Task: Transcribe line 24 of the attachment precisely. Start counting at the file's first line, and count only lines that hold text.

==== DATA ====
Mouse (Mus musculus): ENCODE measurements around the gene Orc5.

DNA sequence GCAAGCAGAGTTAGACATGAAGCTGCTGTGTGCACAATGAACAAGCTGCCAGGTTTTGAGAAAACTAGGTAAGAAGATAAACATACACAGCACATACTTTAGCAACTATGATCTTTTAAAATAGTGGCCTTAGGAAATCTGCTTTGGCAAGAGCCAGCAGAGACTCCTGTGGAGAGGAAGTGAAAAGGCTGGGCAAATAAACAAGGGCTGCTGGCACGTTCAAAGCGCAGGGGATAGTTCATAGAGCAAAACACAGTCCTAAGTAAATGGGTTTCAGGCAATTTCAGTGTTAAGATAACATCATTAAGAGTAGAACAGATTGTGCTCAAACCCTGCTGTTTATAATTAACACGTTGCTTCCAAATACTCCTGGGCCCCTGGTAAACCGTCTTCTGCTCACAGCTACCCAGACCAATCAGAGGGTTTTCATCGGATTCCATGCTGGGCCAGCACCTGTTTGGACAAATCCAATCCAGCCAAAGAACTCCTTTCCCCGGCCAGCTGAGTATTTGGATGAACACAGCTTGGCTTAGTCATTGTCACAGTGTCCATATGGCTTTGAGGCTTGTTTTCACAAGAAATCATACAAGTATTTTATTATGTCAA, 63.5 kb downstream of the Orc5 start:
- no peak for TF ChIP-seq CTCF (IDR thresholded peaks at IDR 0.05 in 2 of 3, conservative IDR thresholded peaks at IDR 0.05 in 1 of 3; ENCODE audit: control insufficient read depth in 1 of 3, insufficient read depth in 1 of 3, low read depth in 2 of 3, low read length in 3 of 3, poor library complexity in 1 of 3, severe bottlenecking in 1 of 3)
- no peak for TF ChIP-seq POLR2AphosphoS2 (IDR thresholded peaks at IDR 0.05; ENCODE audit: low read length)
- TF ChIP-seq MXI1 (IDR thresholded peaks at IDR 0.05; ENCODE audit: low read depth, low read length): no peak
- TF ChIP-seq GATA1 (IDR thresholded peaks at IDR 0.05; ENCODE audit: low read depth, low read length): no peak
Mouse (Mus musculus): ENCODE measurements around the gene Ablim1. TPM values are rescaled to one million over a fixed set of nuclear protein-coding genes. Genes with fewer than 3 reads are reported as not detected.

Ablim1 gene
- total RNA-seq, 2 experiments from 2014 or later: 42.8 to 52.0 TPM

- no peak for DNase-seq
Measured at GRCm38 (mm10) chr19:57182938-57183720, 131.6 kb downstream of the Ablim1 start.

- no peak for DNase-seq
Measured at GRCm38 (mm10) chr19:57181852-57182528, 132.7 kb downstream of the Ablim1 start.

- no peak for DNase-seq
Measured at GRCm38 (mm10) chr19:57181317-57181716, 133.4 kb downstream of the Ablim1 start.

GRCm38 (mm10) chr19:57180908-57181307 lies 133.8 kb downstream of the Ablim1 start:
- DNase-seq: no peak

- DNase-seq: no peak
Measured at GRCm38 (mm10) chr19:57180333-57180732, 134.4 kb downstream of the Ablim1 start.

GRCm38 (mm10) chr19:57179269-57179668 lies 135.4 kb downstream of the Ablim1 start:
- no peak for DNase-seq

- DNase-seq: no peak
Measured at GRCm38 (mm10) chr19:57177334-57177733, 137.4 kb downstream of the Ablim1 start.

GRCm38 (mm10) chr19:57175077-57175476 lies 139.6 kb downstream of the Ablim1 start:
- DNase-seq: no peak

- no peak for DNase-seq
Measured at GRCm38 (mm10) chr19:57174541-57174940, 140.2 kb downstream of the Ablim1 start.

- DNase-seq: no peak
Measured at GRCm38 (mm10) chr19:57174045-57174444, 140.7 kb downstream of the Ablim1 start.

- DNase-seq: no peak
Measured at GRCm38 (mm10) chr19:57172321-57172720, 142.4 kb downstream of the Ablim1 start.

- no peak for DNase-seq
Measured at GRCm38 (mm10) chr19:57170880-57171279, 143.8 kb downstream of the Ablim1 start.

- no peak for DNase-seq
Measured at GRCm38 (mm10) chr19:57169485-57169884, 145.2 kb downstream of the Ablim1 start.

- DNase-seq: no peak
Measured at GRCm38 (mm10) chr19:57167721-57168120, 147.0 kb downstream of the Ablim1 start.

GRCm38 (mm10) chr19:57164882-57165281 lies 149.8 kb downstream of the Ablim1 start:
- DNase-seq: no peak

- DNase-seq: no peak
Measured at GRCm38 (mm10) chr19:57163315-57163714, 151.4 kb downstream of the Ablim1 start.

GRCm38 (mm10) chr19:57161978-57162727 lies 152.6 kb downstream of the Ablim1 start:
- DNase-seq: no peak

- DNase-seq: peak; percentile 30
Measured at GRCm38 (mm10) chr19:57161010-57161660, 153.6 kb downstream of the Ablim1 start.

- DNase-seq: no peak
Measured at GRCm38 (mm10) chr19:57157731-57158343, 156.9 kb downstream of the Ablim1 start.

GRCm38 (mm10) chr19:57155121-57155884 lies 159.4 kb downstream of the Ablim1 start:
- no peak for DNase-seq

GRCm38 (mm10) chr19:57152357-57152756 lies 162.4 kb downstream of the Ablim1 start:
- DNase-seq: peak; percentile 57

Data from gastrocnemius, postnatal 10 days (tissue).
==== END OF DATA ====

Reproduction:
GRCm38 (mm10) chr19:57175077-57175476 lies 139.6 kb downstream of the Ablim1 start: